Federal judge halts 340B drug payment cuts

A federal judge has ruled that HHS Secretary Alex Azar did not have the statutory authority to cut billions of dollars in 340B drug payments to hospitals.

In a ruling issued Thursday, U.S. District Judge Rudolph Contreras sided with the American Hospital Association and other hospital stakeholders who asked that he vacate the 22% cut in 340B payments that Azar had announced late last year.

"While in certain circumstances the Secretary could implement the rate reduction at issue here, he did not have statutory authority to do so under the circumstances presented," Contreras said in his 36-page ruling.

Contreras said that while the hospital plaintiffs were entitled to some relief, "the potentially drastic impact of this Court's decision on Medicare's complex administration gives the Court pause."

Instead, he ordered the two sides to file supplemental briefs to address "the question of a proper remedy."

The 340B program allows qualified hospitals to buy certain outpatient drugs at or below cost in an effort to extend scarce federal resources.

However, HHS complained that the 340B program has created a large profit margin between the price that hospitals pay for 340B drugs and the reimbursement paid by Medicare. As a result, HHS said hospitals would be incentivized to overprescribe the discounted drugs.

That concern was validated by a Government Accountability Office report in 2015 which showed that Medicare Part B drug spending was substantially higher at 340B hospitals. 

HHS issued a statement saying it was disappointed with the ruling and is "evaluating next steps."

"As the court correctly recognized, its judgment has the potential to wreak havoc on the system," HHS said. "Importantly, it could have the effect of reducing payments for other important services and increasing beneficiary cost-sharing.  We look forward to briefing the court on this important matter."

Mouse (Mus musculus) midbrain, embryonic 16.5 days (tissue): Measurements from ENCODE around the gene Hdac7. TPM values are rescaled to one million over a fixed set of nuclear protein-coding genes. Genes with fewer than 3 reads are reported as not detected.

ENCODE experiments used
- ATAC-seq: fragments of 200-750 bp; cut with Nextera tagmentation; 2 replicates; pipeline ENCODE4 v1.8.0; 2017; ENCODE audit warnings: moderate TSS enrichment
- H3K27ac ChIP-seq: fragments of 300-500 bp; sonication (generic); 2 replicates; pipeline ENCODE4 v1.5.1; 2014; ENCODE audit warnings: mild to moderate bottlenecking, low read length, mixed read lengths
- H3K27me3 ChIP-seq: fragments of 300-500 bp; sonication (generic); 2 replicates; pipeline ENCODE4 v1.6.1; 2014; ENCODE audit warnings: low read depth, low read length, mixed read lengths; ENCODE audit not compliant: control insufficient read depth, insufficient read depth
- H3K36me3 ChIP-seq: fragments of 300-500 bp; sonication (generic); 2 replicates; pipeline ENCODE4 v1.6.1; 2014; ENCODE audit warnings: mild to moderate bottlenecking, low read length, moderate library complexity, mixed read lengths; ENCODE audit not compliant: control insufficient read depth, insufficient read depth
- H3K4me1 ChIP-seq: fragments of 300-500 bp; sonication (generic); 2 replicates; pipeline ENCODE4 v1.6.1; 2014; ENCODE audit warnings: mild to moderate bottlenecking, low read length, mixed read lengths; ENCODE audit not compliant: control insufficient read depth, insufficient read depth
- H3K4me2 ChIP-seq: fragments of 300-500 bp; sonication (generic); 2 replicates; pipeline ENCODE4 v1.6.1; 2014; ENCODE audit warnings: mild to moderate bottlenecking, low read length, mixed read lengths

The hospital plaintiffs in the suit, which included the American Hospital Association, America's Essential Hospitals, and the Association of American Medical Colleges, issued a joint statement saying they were "immeasurably pleased" with "the court's carefully reasoned decision."

"For more than 25 years, the 340B program has helped hospitals stretch scarce federal resources to reach more patients and provide more comprehensive services—this was Congress' clear intent for the program," the plaintiffs said. "The court's ruling will help ensure 340B can continue supporting access to affordable health care for our most vulnerable communities."

Bruce Siegel, MD, president and CEO of America's Essential Hospitals, called the ruling "a victory for law and common sense."

"Congress was crystal clear when it created the 340B program to support the work of essential hospitals. Now our hospitals can continue their great work caring for the most vulnerable as good stewards of the program," Siegel said.

Not everyone in the hospital sector was happy with Contreras' decision. Federation of American Hospitals President and CEO Chip Kahn called the ruling "unfortunate because it undermines HHS efforts to cut drug costs and promote fairer payments."

"The current HHS policy will ultimately lower drug costs for patients. It also benefits the vast majority of hospitals, including some 80 percent of rural facilities. This ruling puts all those benefits at risk," Kahn said.  "We look forward to an appeals process that will recognize HHS authority to advance these program improvements."

This article was originally published on HealthLeaders Media.